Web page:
Southern Cross DECEMBER 2021

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Archbishop writes.

The advent that changed the world Kanishka Raffel

T

he four weeks before Christmas are traditionally

known as Advent in the Church calendar. The word Advent means “arrival” or “coming”. At this time of year, we prepare to celebrate the first “coming” of Jesus as a babe in his mother’s arms – yet at the same time, Advent anticipates the next coming of Jesus in glory and power at the end of time to judge the world with justice and truth. So while the weeks before Christmas are mostly spent celebrating, feasting, spending and relaxing, Advent is actually a time for prayer, for repentance and for turning to the Lord. I suppose this year we have more reason than usual for eagerly looking forward to Christmas – and to the return of Jesus. This has been a year when we have longed, I think, for news of great joy that is for all the people. That is the news the angels announce: “Today in the town of David a Saviour has been born to you... You will find a baby wrapped in cloths and lying in a manger”. In this second year of pandemic we’ve been reminded that, despite geography and language and culture, we are one human race. We have the same frailties and weaknesses on the one hand, and the same hopes and joys on the other. We are all subject to death and disease, and around the world in every town and village and apartment complex we treasure loved ones, we crave the opportunity to spend time together and enjoy company, and we all shed the same salty tears in the face of sorrow and death. We have faced a global threat and we’ve been reminded that in the most fundamental ways we are just the same. Christmas announces a “Saviour of the world”, who took on human flesh so that he shares our nature; and yet who triumphed over death, so that he may offer us eternal life. Perhaps a little surprisingly the Book of Common Prayer’s gospel reading for the First Sunday in Advent is Matthew 21:1-13 – Jesus’ entry, or advent, into Jerusalem. The same reading is typically used on Palm Sunday, the Sunday before Easter, because it records the events at the beginning of the last week of Jesus’ life. Matthew tells us that as Jesus rode into Jerusalem the “whole city was stirred” and asked, “who is this?” The arrival of Jesus SouthernCross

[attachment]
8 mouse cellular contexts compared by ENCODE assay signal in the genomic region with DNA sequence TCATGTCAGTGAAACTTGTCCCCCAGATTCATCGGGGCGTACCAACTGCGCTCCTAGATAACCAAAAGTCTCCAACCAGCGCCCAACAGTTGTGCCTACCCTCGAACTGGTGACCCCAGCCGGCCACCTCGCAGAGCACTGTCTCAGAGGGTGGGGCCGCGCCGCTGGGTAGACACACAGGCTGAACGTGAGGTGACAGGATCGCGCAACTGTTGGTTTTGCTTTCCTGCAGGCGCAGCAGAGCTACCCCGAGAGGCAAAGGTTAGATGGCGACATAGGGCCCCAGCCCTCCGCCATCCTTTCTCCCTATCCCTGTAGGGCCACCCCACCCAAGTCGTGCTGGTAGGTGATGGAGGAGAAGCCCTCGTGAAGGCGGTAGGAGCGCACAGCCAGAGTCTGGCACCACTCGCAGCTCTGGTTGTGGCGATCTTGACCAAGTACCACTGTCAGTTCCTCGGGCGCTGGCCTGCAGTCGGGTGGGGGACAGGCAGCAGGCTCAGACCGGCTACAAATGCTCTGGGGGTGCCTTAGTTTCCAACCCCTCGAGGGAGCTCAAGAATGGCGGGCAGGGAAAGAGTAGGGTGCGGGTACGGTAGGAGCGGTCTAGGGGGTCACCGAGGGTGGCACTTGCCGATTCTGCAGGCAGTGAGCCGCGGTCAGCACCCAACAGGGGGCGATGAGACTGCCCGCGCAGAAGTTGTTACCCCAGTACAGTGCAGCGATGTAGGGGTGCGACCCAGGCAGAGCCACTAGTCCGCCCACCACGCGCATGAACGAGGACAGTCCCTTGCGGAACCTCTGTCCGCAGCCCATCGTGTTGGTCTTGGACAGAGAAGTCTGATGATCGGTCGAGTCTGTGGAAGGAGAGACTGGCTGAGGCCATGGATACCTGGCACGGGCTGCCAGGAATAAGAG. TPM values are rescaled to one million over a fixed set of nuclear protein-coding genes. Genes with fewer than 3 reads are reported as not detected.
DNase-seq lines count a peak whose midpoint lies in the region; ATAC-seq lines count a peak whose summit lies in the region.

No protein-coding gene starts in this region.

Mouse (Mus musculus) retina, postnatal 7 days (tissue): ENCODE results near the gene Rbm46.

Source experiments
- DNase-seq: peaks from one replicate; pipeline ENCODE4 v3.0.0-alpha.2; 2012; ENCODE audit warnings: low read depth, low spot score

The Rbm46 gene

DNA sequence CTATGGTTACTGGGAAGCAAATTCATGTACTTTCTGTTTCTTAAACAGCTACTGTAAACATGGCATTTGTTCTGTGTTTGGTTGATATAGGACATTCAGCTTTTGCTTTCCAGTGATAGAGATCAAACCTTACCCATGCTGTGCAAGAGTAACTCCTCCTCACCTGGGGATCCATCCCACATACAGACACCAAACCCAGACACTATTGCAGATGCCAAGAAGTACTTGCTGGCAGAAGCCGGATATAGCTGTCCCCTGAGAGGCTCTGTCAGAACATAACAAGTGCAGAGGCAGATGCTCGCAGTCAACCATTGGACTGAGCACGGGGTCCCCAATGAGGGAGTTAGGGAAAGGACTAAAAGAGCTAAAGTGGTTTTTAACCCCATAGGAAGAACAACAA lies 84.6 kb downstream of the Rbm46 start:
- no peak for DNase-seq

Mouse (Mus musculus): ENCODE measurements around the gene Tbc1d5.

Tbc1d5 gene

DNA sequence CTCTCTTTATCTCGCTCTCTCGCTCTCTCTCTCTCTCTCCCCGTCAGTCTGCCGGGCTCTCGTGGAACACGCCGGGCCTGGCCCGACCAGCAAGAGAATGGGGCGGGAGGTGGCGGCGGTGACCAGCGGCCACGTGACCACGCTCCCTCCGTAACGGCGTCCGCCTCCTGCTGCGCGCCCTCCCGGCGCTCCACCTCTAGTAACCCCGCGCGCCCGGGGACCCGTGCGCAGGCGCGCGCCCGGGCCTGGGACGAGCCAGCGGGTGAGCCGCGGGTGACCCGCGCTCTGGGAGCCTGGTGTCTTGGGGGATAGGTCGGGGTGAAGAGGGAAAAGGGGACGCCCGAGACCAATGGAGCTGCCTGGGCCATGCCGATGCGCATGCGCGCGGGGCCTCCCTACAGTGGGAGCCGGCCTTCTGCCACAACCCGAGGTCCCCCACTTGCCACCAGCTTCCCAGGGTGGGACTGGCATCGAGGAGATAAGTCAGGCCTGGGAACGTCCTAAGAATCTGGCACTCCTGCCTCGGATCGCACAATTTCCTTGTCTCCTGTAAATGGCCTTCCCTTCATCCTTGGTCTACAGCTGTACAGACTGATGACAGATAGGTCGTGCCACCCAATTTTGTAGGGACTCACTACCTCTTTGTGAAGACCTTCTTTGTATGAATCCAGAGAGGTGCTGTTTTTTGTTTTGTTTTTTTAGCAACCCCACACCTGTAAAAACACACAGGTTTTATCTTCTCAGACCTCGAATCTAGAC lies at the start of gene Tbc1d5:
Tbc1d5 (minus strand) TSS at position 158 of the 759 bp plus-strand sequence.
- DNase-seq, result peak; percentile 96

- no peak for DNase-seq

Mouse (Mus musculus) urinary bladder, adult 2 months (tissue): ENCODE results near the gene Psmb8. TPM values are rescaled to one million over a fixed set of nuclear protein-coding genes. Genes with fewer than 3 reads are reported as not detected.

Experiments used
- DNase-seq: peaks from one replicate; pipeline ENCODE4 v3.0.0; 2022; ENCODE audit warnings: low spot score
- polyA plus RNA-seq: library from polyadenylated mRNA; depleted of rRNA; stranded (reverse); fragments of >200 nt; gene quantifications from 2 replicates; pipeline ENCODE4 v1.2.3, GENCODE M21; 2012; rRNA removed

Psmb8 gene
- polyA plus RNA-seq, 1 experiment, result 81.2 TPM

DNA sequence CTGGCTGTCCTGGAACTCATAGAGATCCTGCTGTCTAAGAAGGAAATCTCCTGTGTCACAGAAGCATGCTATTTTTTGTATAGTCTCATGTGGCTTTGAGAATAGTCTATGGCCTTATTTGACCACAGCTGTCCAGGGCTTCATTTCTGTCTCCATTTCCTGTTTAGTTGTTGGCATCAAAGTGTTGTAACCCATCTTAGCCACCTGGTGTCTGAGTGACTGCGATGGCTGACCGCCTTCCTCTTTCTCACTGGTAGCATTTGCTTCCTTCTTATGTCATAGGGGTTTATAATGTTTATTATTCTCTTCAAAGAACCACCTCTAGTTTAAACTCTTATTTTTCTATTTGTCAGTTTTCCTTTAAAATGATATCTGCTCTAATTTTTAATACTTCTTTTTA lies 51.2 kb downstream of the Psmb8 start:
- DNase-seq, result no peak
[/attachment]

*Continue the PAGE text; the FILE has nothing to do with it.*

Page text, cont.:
December 2021

into Jerusalem is accompanied by symbolic actions that point to an answer to that question, for those who have eyes to see. As the shepherds believed the angels’ announcement that the child wrapped in swaddling cloths and laid in a manger was the promised Messiah of God, so Jesus is welcomed by jubilant crowds as he comes into Jerusalem “meek and riding a donkey”. The crowds sing out, “Hosanna to the Son of David!” Jesus is welcomed as King. Yet Jesus rides a donkey, not a war horse. He is gentle and meek, not bearing the sword. His kingship will not take up arms. The people praise their rescuer, yet he will not rescue them in a military battle but as a suffering servant who will give his life as a ransom for many. What would it mean today for someone to call Jesus, “King”? Before I became a Christian I asked a school friend what it meant to him to be a Christian. He said being a Christian meant he had lost control of his life to Jesus Christ. An Australian footballer says, “The greatest challenge I face is laying down my own desires, goals and dreams and placing them in God’s hands”. A specialist in addiction medicine says this: “I’m conscious that God is the source of my work… it is his power that transforms [recovering addicts]. By accepting my own need of forgiveness from God, I can point them to the one who died for them and paid the penalty so they can be forgiven and forgive others”. The King made his advent into Jerusalem and changed the world. This year, perhaps more than in recent years past, we are so glad to hear of the Saviour who was sent into the world for our sakes. And this year, too, perhaps, we are gripped by the reality and solemnity of his universal authority in judgement and the global reach of his mercy. “Come Lord Jesus,” we want to pray, “and put the world to rights.” But we would not dare to do so were it not for the first coming of Jesus in meekness to be our suffering Saviour, the babe born in a manger, the King riding a donkey, the man nailed to the cross and risen from the dead – who knows the frailty of our nature, who bears the penalty of our sin and who reigns for the good of those who are his. SC 17